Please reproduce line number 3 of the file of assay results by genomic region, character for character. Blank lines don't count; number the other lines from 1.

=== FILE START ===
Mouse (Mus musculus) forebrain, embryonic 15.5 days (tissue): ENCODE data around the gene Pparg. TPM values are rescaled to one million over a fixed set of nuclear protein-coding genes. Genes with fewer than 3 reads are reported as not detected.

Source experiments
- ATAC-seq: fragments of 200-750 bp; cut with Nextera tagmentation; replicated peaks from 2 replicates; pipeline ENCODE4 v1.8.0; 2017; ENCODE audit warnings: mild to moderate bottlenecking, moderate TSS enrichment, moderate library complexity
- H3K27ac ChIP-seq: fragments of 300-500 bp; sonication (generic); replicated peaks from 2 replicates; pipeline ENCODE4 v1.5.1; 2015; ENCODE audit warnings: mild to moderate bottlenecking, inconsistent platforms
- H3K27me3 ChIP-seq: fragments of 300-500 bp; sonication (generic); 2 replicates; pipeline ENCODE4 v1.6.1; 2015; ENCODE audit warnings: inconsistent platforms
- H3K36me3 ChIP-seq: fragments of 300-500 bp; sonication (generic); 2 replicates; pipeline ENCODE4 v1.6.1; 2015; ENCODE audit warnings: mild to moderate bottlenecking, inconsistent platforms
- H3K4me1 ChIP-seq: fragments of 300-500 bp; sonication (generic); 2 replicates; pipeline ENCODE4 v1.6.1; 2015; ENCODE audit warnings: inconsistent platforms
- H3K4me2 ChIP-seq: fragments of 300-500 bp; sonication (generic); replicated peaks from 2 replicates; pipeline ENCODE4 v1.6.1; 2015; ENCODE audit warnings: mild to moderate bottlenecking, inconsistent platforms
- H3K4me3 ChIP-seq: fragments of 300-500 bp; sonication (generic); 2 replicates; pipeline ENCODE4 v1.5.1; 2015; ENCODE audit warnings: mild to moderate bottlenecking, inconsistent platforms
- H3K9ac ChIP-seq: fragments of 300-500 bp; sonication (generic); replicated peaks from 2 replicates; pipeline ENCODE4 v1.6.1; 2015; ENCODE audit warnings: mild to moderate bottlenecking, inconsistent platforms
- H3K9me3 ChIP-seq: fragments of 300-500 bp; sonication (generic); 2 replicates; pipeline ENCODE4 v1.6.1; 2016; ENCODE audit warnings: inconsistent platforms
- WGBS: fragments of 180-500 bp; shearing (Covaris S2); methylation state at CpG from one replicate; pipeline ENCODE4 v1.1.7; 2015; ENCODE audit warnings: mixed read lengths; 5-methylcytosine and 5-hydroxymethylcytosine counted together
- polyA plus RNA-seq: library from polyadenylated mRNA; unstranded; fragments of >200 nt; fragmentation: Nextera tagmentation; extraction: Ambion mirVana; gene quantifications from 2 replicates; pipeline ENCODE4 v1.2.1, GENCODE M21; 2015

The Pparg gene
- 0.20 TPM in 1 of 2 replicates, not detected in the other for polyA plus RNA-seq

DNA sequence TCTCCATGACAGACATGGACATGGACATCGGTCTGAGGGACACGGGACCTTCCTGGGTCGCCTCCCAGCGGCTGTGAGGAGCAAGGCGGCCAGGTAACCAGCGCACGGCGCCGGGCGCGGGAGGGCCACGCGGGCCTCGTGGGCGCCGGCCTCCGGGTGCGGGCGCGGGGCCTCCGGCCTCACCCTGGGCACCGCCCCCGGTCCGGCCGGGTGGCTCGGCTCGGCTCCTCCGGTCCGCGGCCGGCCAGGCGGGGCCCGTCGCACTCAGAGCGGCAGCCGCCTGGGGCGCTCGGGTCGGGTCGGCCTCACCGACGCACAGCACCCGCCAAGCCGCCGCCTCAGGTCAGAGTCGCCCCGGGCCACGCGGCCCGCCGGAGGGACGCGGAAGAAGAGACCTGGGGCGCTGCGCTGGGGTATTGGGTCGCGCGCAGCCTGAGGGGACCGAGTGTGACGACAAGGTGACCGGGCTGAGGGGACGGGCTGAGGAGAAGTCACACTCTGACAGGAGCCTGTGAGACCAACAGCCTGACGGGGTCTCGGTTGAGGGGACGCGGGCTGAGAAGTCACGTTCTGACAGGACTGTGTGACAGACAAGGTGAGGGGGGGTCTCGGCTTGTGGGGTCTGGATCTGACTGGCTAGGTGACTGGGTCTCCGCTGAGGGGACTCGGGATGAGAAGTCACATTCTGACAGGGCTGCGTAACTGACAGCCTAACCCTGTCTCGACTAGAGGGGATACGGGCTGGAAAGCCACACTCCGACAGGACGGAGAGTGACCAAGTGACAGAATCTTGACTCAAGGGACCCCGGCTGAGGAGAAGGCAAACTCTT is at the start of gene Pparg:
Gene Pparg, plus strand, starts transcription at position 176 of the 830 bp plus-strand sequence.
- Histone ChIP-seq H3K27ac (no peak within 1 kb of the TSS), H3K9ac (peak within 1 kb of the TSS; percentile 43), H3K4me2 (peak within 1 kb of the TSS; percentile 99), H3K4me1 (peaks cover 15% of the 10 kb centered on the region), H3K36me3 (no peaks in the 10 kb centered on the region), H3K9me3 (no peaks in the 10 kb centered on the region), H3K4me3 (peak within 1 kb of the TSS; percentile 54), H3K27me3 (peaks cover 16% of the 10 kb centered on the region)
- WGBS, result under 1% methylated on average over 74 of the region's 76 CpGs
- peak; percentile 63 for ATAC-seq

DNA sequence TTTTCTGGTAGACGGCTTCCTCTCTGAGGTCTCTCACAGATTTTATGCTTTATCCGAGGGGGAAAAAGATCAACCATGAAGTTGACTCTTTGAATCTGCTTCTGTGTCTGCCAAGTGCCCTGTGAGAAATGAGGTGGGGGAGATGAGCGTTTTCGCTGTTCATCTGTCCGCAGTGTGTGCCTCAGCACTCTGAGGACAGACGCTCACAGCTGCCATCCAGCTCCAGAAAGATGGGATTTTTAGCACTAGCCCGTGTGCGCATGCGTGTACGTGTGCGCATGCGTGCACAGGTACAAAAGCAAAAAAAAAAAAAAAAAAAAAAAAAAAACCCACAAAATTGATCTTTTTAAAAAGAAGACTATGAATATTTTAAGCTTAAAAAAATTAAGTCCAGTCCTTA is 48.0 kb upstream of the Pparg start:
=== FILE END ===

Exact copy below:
- ATAC-seq: fragments of 200-750 bp; cut with Nextera tagmentation; replicated peaks from 2 replicates; pipeline ENCODE4 v1.8.0; 2017; ENCODE audit warnings: mild to moderate bottlenecking, moderate TSS enrichment, moderate library complexity